DTESCOPSHOP

As part of the city’s Digital Strategy, the City of Vancouver is planning to build a Technology Centre in the heart of the DTES. The Technology Centre is a strategic gentrification catalyst that will put thousands of low-income housing units at risk. The Digital Strategy is on council’s agenda today, April 9th, 2013, as Homeless Dave enters his 19th day of Hunger Strike demanding housing and social justice at the former Police Station.

City planners and politicians are currently proposing that the city-owned building at 312/324 Main Street be used as a Technology Incubation and Acceleration Center. The former police station building is vacant following the VPD’s move to the former Vanoc building near Boundary Road in January, 2013. Moving expenses alone cost the city $10m of taxpayer money, and yet the municipal government is considering further subsidies to incoming entrepreneurial tenants at the 300 block of Main Street.

 COPE AGM

Yesterday COPE members voted in favor of a slate of candidates pledging independence from corporate parties like Vision Vancouver in next year’s municipal elections. Over four hundred COPE members attended the party’s annual general meeting at the Maritime Labour Centre. In addition to selecting a full slate of Independent candidates for COPE’s executive, members passed a motion confirming that in 2014 COPE will nominate a mayor and majority of candidates on parks board, school board and council. This decision opens many new possibilities for residents and organizers from diverse communities across the city to run for up to 27 positions next year.

The meeting saw the largest turnout for a COPE general meeting in recent history. At the June 26th meeting in 2011 – where the first organized ‘COPE not Vision’ campaign was initiated – there were 200 members in attendance. The following year the party’s AGM brought out 300 members. In the month leading up the meeting, COPE staff were forced to move the AGM location due to a surge in membership, and over 400 people filled the Maritime Labour Centre yesterday.

cope

This weekend, Vancouver’s left-wing municipal party will hold its annual general meeting at the Maritime Labour Centre. Before hundreds of Vancouverites file into the 600-capacity hall, I want to reflect on “what now” and “what next” for COPE. My hope is to place COPE within the larger history of Vancouver’s political struggles — in particular the unnamed struggle between the political masses and the rich who oppose them.

Brief history: 1968 — Present

The Committee of Progressive Electors (COPE) was formed in 1968 by organized labour, tenant organizers, and socialists. In 1993 the party was was renamed the Coalition of Progressive Electors, signaling the entry of social movements emergent since the 1960s, including feminist, anti-racist and peace movements rooted in Vancouver.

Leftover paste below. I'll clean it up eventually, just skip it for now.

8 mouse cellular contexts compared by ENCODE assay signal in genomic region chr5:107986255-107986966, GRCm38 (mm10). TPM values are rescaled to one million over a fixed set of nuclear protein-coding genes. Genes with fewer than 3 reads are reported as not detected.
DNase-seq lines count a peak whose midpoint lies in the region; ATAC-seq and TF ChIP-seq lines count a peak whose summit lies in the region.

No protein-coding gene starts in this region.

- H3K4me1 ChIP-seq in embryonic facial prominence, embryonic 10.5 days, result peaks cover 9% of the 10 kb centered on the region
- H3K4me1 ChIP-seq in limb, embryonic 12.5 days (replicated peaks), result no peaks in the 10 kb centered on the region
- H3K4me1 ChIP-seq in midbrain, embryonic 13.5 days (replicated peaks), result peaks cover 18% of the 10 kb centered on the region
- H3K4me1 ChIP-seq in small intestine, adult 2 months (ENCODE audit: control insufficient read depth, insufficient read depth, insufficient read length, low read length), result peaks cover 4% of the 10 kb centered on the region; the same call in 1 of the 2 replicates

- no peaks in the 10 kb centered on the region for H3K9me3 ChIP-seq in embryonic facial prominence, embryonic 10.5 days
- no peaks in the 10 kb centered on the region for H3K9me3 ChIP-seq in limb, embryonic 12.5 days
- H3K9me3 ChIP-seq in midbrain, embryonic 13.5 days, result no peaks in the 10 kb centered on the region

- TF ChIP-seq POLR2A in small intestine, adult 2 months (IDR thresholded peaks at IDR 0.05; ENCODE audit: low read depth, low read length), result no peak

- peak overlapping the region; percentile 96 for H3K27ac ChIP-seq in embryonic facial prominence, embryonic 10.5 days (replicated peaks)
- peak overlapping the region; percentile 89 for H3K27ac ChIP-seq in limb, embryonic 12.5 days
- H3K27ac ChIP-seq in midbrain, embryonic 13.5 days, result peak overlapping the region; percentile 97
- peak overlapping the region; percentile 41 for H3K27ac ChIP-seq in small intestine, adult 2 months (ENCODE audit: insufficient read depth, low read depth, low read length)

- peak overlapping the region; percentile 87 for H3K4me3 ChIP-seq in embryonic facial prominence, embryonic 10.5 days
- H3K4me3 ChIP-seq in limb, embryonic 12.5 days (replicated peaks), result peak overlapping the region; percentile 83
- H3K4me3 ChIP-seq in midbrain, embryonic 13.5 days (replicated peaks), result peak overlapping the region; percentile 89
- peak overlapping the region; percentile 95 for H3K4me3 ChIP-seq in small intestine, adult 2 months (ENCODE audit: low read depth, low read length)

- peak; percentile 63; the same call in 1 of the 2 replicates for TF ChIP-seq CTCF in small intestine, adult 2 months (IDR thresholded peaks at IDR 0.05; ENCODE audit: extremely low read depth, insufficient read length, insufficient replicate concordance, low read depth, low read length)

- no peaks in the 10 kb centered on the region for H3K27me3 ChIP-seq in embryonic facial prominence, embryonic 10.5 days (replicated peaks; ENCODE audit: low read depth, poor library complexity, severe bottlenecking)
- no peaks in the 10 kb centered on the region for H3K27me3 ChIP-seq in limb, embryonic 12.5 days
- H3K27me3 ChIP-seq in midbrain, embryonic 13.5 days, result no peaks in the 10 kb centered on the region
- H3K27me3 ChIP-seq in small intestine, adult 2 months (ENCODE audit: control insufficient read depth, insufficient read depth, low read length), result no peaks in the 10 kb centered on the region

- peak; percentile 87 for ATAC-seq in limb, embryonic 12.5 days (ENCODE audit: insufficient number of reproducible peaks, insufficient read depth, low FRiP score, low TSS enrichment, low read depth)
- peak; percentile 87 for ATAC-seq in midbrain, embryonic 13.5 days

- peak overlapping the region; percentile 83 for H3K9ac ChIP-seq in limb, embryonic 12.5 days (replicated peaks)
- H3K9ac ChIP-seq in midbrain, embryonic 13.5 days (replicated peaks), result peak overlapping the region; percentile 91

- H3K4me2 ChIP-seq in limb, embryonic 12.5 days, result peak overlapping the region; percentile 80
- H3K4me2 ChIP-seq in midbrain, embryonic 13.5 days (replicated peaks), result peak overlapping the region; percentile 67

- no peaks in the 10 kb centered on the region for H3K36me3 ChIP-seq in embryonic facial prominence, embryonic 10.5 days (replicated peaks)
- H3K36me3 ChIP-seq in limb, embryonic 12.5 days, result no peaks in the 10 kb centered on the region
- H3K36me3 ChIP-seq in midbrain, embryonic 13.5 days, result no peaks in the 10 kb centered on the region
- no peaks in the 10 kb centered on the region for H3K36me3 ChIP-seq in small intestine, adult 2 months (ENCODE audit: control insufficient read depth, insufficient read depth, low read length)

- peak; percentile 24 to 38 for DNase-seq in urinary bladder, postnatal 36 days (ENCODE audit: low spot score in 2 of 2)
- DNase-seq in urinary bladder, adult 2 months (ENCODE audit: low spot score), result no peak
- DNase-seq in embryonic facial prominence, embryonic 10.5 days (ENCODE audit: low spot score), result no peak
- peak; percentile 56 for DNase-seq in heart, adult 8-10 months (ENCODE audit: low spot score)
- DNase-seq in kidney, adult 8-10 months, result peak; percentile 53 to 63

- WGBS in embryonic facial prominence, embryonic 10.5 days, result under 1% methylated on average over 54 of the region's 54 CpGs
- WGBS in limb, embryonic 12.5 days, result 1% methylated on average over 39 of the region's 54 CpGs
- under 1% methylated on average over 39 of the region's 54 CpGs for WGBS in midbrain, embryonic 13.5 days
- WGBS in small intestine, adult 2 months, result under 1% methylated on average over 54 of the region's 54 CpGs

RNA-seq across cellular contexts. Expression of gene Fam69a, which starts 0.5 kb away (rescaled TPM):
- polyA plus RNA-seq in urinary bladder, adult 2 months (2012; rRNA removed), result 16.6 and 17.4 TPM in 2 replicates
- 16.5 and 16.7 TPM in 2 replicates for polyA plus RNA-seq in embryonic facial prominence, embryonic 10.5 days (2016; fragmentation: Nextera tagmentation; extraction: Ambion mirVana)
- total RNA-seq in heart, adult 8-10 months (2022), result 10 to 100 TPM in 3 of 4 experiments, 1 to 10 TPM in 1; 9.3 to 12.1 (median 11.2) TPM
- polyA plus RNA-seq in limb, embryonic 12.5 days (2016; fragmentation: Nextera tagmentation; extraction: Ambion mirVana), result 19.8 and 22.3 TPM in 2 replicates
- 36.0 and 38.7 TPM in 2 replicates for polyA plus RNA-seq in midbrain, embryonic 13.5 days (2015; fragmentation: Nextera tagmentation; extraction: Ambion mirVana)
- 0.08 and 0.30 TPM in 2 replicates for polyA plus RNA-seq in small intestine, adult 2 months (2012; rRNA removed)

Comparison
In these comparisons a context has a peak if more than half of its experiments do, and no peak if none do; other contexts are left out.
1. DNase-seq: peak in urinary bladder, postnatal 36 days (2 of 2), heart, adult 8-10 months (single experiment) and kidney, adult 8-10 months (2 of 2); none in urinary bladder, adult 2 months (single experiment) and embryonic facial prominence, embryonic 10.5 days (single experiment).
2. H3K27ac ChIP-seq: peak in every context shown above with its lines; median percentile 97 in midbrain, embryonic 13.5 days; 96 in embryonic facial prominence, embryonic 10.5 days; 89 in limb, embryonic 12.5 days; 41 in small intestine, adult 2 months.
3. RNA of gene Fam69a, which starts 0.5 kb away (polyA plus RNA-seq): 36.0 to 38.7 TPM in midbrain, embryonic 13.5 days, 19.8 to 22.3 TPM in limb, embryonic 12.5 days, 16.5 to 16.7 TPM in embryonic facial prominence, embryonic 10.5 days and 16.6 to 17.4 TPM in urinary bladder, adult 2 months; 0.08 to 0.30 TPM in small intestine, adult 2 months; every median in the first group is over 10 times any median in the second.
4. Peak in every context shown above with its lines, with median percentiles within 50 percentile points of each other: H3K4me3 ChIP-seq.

Throughout its history, the party has been known for its fight to defend public funding for transit and housing, rent control in the 1970s, radical demands for full employment in the 1980s, and more recently, a Sanctuary City policy to confront Harper’s policing and anti-immigrant agenda.

Mass-based and membership-driven, COPE brings together social movements, organizations and communities from across the city. In that spirit, COPE has also struck electoral agreements with Greens and the civic NDP since 1980. At the turn of the 21st century, however, groups within COPE began to argue that the principle of coalition-building should be extended to Vancouver’s business community and developer class.

Raise the Rates

On Wednesday, March 27, residents across the city joined together to walk 14.5km across Vancouver for Welfare Justice. The walk was organized by the Raise the Rates coalition to highlight the need for a significant increase in welfare rates as well as a comprehensive anti-poverty plan in the lead-up to the provincial election this May. The walk commenced at Christy Clark’s office on West 4th Ave in Kitsilano and ended almost 8 hours later outside Adrian Dix’s office at the Joyce Street skytrain station.

Homeless Dave joined the walk for Welfare Justice on the sixth day of his hunger strike against displacement and gentrification. Welfare and housing are intimately connected and as Vancouver’s low-income housing stock erodes, people on income assistance are being hit the hardest. In 2012 alone, 426 SRO units in the DTES became unaffordable for people on welfare. A recent article by Seth Klein shows that despite government press releases, the actual increase in the social housing stock in BC has been negligible since 2006.